The Electricity Company of Ghana (ECG) claims that if its plan for a 148 percent tariff increase is accepted, it will cut its debt to sales ratio by 20%.
Once its planned price hike is authorized, the major power distributor intends to raise other income by 10% and ensure a 95% completion rate on all projects.
On Wednesday, ECG’s General Manager for Regulatory Management, Sylvia Noshie, spoke at a stakeholders’ consultative meeting for the multi-year major tariffs review organized by the Public Utilities Regulatory Commission (PURC) and presented some reasoning for ECG’s desire for the price increase.
“If the Commission adopts our tariff, we have a strategy in place, and we understand that a lot is expected of us.” Our goal is to get our debt-to-sales ratio down to 20%. “We hope to meet the PURC’s 98 percent collection target, and in terms of operational excellence, we will ensure that at least 95 percent of projects are completed on time,” she said.
ECG has come under fire after proposing a 148 percent increase in tariffs for the years 2019 to 2022.
However, during today’s stakeholders’ meeting, the company maintained that the increased tariff would help it minimize losses and become more efficient.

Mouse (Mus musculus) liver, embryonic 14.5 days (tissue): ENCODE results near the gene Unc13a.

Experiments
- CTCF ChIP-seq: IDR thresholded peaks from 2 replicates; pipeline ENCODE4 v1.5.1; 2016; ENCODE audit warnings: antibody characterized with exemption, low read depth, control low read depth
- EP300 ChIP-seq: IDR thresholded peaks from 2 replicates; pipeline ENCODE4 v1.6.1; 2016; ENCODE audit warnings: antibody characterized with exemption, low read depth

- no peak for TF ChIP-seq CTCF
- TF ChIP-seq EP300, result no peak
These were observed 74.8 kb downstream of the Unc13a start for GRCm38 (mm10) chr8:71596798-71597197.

“We want to improve and be more efficient when it comes to losses, therefore we’ll be aiming to fulfill the regulator’s five-year targets.” Our current aim is 22.6 percent,” she explained.
The corporation also stated that if the proposed 148 percent tariff increase is authorized, there will be no tariff increases greater than 10% year over year.
Meanwhile, the Institute of Energy Security (IES) has dismissed ECG’s demand for a rate increase as unfeasible.
Even though the think tank acknowledges that production costs have risen over time, it maintains that the increase demanded is excessive.
Fritz Moses, an energy analyst with the IES, said that, the institute will meet with utility companies and the PURC to present their counter-proposals.
“For the increase that the Ghana Electricity Company is seeking, we believe it is excessive, and we recognize that the economy of 2018 and 2019 is not the same as that of 2022.”
“Things have inevitably increased, but the rate of increase, based on the 148 percent and 334 percent these businesses are requesting, is on the high side, and we believe they are unrealistic.”
“However, as these are proposals from their end, we will give our opinions on what we believe should be addressed in the final review when we meet with the PURC.”